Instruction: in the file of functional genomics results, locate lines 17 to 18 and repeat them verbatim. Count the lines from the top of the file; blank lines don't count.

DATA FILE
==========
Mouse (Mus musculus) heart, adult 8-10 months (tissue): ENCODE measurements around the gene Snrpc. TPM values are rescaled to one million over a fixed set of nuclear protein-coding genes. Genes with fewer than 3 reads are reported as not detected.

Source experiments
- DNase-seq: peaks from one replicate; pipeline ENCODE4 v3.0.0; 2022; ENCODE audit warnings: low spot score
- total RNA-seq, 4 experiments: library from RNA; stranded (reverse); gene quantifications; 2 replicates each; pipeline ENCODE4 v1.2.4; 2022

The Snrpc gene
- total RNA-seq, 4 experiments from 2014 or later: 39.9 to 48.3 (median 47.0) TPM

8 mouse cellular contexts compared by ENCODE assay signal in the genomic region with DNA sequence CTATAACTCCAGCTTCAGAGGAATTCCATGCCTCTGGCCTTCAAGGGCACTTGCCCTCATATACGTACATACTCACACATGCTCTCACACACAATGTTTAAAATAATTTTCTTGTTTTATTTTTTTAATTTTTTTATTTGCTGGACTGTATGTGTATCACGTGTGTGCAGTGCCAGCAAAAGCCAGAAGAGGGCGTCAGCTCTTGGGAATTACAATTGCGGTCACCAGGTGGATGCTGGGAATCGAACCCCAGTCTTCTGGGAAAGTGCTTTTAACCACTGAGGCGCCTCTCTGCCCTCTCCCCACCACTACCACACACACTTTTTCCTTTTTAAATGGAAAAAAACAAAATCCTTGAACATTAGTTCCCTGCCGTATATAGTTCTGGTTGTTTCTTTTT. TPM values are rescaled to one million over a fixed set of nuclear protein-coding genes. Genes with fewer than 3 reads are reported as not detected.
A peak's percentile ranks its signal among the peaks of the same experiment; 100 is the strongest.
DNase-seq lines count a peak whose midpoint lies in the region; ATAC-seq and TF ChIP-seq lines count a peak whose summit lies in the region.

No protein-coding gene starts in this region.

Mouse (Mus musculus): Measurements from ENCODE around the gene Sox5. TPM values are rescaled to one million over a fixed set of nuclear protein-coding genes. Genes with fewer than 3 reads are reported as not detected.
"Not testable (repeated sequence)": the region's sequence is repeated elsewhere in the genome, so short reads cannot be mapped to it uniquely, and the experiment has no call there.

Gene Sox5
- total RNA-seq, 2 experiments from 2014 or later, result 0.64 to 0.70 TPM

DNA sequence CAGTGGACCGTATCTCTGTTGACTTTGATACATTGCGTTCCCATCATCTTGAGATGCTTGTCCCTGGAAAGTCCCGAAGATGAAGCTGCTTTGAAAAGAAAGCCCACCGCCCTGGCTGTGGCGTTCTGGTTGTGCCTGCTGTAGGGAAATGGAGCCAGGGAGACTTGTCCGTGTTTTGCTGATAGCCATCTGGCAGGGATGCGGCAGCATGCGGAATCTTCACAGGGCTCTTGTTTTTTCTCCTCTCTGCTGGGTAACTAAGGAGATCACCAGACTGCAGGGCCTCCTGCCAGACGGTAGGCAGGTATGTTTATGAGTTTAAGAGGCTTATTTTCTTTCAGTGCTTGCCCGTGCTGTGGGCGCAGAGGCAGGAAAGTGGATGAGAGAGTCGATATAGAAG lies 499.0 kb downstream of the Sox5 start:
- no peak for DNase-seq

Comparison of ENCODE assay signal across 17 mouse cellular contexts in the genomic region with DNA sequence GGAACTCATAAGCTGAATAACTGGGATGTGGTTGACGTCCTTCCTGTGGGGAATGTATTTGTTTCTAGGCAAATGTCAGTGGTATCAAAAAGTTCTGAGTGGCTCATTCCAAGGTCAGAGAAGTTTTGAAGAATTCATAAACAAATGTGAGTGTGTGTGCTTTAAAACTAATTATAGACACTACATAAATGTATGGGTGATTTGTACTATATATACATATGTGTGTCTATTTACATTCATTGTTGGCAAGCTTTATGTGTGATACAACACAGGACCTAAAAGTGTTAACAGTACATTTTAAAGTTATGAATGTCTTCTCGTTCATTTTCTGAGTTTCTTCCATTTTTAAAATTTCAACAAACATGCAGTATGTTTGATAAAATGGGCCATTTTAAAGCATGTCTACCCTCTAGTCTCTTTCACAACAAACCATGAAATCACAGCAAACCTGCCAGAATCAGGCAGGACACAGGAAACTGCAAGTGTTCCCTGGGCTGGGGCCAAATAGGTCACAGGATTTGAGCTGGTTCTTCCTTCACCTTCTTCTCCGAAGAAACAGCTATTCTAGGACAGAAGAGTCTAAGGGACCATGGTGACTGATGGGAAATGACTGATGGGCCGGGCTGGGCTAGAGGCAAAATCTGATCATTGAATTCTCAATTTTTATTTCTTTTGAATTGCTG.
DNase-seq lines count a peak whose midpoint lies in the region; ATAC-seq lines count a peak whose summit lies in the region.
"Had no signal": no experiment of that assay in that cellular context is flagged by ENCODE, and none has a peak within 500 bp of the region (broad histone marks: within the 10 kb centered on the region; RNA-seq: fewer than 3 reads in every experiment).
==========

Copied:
Comparison of ENCODE assay signal across 17 mouse cellular contexts in the genomic region with DNA sequence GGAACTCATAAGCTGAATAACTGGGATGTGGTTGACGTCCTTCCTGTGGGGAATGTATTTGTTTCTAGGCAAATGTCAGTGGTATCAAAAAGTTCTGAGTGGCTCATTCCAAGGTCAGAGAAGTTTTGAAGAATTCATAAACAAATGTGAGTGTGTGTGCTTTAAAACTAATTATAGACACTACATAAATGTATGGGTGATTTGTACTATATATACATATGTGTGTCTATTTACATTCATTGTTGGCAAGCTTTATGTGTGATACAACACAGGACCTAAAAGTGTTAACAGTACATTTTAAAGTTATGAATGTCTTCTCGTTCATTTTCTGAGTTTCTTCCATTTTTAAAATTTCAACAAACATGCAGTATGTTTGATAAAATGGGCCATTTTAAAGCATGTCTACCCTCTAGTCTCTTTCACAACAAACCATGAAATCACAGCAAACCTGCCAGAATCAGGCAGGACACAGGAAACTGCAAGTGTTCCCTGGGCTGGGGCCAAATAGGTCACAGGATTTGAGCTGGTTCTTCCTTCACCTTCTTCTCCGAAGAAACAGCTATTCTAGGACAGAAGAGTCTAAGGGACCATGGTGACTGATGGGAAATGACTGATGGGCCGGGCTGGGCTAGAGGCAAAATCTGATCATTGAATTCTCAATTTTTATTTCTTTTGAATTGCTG.
DNase-seq lines count a peak whose midpoint lies in the region; ATAC-seq lines count a peak whose summit lies in the region.